The idea is basically this:
An object doesn’t contain attributes, but is instead a point where the values of its attributes intersect. (Sort of like words in vector space.)
In RDBMS terms: an object corresponds to some foreign key, & valid object members are rows in any tables where that foreign key is present (where the name of the member corresponds to the table name). So, in a language that lets you lookup if a property exists at runtime, that’s your object member lookup.
In ZigZag terms: an object is some cell, and valid object members (other than value) are any cells connected poswardly along some dimension (where the name of the member correponds to the dimension name).
This is fast in ZigZag where it’s just named linked lists so you’re doing a hash lookup + pointer dereference. In an actual RDBMS, this is liable to be slow, but importantly, it does not break the idiomatic style of RDBMS table layout.
(In ZigZag, the remainder of a rank is used as an array in many cases, but in an RDBMS you can use an actual array, enforce types where ZigZag would not, etc.)
I’m not suggesting an RDBMS-backed ZigZag. (It’s been done.) It’s trivial but slow as molasses, because many common operations involve getting the rank head, rank tail, or whole rank. When cell lookup is constant time, this is fine — O(n) operation and n is never huge in zigzag in the situations we’ve used it in. Add latency to that lookup & it becomes a nightmare.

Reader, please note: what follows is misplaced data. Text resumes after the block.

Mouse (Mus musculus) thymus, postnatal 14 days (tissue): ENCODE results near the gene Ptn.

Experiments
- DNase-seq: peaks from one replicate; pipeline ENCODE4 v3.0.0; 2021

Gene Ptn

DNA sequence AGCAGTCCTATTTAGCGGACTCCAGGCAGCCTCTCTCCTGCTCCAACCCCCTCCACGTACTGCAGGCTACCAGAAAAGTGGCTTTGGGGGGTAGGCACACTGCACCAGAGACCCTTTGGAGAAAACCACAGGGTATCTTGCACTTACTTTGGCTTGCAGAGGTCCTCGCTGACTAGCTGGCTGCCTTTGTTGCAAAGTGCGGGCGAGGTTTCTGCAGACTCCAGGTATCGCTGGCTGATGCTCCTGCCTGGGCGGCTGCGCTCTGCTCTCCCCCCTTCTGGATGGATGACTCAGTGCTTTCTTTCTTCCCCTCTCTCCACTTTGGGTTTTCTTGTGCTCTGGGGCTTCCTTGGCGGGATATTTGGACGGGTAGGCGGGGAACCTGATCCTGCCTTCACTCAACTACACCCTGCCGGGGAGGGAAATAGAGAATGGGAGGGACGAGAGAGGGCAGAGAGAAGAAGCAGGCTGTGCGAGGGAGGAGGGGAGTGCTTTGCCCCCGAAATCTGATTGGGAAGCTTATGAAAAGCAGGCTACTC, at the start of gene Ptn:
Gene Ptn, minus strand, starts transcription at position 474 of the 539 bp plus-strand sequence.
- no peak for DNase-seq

We had a stateless ZigZag frontend that communicated with a remote ZigZag backend once. It worked great on the lan, but took minutes to render a just the visible cells on a small slice over the network from California, because we had one round trip per cell lookup (and that round trip took something like a tenth of a second).
What you can do, if you don’t expect multiple simultaneous users, is represent the slice in an RDBMS, dump the whole slice to the client (which gets its representation internally), & commit modifications in real time to both the backend & the in-memory representation (so you get transactions & a journal of changes).
Unfortunately, with this method, you run the risk of desynchronization with writes if you don’t model local and remote writes identically. To avoid drift, you can instead pull a fresh copy of the slice from the remote database after every write.
If you expect multiple simultaneous users, then you can update a timestamp with every write & check that timestamp with every frame (rather than every cell), grabbing a new complete dump if it’s changed since your last one. (So, every move takes at least roundtrip time and at most 2x roundtrip time plus negligable transfer time of a slice — a huge improvement over roundtrip time per cell).
*Note that we (myself & my partner on the project) invented the term ‘object eversion’ to describe a pattern that was already happening in Rob Smith’s already-implemented ZZOGL/FloatingWorld codebase, extended out the theory behind it, & were the first to make cell objects that treated posward connections as object members in a way that consistent with python language features. So, we ‘invented’ object eversion in the same way that Alan Kay ‘invented’ object orientation (trying to explain something he saw in Simula) & Mark Miller ‘invented’ general enfilade theory (looking at Steve Witham’s implementation of Ted’s ‘model T enfilade’ in the Jot prototype).